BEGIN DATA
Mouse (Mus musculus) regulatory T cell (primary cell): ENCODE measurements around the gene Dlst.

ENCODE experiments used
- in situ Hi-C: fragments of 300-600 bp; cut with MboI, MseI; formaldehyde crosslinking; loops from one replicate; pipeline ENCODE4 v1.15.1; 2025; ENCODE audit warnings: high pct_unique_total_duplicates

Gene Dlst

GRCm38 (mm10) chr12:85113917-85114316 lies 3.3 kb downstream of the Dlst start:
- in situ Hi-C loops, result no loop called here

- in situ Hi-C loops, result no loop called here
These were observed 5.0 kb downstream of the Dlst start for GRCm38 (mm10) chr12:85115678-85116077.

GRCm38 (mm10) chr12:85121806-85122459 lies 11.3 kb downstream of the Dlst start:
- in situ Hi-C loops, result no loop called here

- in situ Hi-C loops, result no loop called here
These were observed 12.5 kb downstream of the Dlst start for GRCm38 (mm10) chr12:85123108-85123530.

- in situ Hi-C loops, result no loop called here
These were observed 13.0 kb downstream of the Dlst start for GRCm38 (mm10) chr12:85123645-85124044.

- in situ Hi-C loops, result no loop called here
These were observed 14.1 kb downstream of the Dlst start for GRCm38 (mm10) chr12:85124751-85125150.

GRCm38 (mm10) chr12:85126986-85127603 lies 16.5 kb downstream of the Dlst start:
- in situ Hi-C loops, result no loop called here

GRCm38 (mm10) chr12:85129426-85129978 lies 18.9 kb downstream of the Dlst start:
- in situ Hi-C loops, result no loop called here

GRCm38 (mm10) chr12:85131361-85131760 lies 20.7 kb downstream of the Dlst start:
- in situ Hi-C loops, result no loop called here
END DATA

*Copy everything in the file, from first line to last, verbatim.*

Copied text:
Mouse (Mus musculus) regulatory T cell (primary cell): ENCODE measurements around the gene Dlst.

ENCODE experiments used
- in situ Hi-C: fragments of 300-600 bp; cut with MboI, MseI; formaldehyde crosslinking; loops from one replicate; pipeline ENCODE4 v1.15.1; 2025; ENCODE audit warnings: high pct_unique_total_duplicates

Gene Dlst

GRCm38 (mm10) chr12:85113917-85114316 lies 3.3 kb downstream of the Dlst start:
- in situ Hi-C loops, result no loop called here

- in situ Hi-C loops, result no loop called here
These were observed 5.0 kb downstream of the Dlst start for GRCm38 (mm10) chr12:85115678-85116077.

GRCm38 (mm10) chr12:85121806-85122459 lies 11.3 kb downstream of the Dlst start:
- in situ Hi-C loops, result no loop called here

- in situ Hi-C loops, result no loop called here
These were observed 12.5 kb downstream of the Dlst start for GRCm38 (mm10) chr12:85123108-85123530.

- in situ Hi-C loops, result no loop called here
These were observed 13.0 kb downstream of the Dlst start for GRCm38 (mm10) chr12:85123645-85124044.

- in situ Hi-C loops, result no loop called here
These were observed 14.1 kb downstream of the Dlst start for GRCm38 (mm10) chr12:85124751-85125150.

GRCm38 (mm10) chr12:85126986-85127603 lies 16.5 kb downstream of the Dlst start:
- in situ Hi-C loops, result no loop called here

GRCm38 (mm10) chr12:85129426-85129978 lies 18.9 kb downstream of the Dlst start:
- in situ Hi-C loops, result no loop called here

GRCm38 (mm10) chr12:85131361-85131760 lies 20.7 kb downstream of the Dlst start:
- in situ Hi-C loops, result no loop called here